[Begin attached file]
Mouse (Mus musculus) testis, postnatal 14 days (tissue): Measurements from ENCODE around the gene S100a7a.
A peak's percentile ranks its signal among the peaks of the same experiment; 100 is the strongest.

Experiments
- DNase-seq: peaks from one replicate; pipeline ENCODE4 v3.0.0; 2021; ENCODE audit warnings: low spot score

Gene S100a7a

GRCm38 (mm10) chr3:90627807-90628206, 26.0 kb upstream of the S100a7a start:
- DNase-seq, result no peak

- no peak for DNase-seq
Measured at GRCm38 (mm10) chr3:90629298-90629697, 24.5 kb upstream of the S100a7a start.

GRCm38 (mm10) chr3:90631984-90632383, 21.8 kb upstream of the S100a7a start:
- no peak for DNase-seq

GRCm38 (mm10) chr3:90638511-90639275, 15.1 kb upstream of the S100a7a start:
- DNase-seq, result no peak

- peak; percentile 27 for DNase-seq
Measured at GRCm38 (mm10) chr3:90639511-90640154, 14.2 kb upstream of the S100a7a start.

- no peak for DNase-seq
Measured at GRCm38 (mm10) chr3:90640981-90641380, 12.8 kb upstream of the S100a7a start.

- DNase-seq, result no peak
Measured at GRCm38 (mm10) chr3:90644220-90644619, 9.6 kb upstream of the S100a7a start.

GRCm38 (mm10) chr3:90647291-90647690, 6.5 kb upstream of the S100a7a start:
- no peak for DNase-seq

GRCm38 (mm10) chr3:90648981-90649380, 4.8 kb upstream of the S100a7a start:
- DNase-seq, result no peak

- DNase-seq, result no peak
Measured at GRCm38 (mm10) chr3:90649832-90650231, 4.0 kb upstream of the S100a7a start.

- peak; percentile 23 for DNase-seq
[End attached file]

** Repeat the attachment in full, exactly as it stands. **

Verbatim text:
Mouse (Mus musculus) testis, postnatal 14 days (tissue): Measurements from ENCODE around the gene S100a7a.
A peak's percentile ranks its signal among the peaks of the same experiment; 100 is the strongest.

Experiments
- DNase-seq: peaks from one replicate; pipeline ENCODE4 v3.0.0; 2021; ENCODE audit warnings: low spot score

Gene S100a7a

GRCm38 (mm10) chr3:90627807-90628206, 26.0 kb upstream of the S100a7a start:
- DNase-seq, result no peak

- no peak for DNase-seq
Measured at GRCm38 (mm10) chr3:90629298-90629697, 24.5 kb upstream of the S100a7a start.

GRCm38 (mm10) chr3:90631984-90632383, 21.8 kb upstream of the S100a7a start:
- no peak for DNase-seq

GRCm38 (mm10) chr3:90638511-90639275, 15.1 kb upstream of the S100a7a start:
- DNase-seq, result no peak

- peak; percentile 27 for DNase-seq
Measured at GRCm38 (mm10) chr3:90639511-90640154, 14.2 kb upstream of the S100a7a start.

- no peak for DNase-seq
Measured at GRCm38 (mm10) chr3:90640981-90641380, 12.8 kb upstream of the S100a7a start.

- DNase-seq, result no peak
Measured at GRCm38 (mm10) chr3:90644220-90644619, 9.6 kb upstream of the S100a7a start.

GRCm38 (mm10) chr3:90647291-90647690, 6.5 kb upstream of the S100a7a start:
- no peak for DNase-seq

GRCm38 (mm10) chr3:90648981-90649380, 4.8 kb upstream of the S100a7a start:
- DNase-seq, result no peak

- DNase-seq, result no peak
Measured at GRCm38 (mm10) chr3:90649832-90650231, 4.0 kb upstream of the S100a7a start.

- peak; percentile 23 for DNase-seq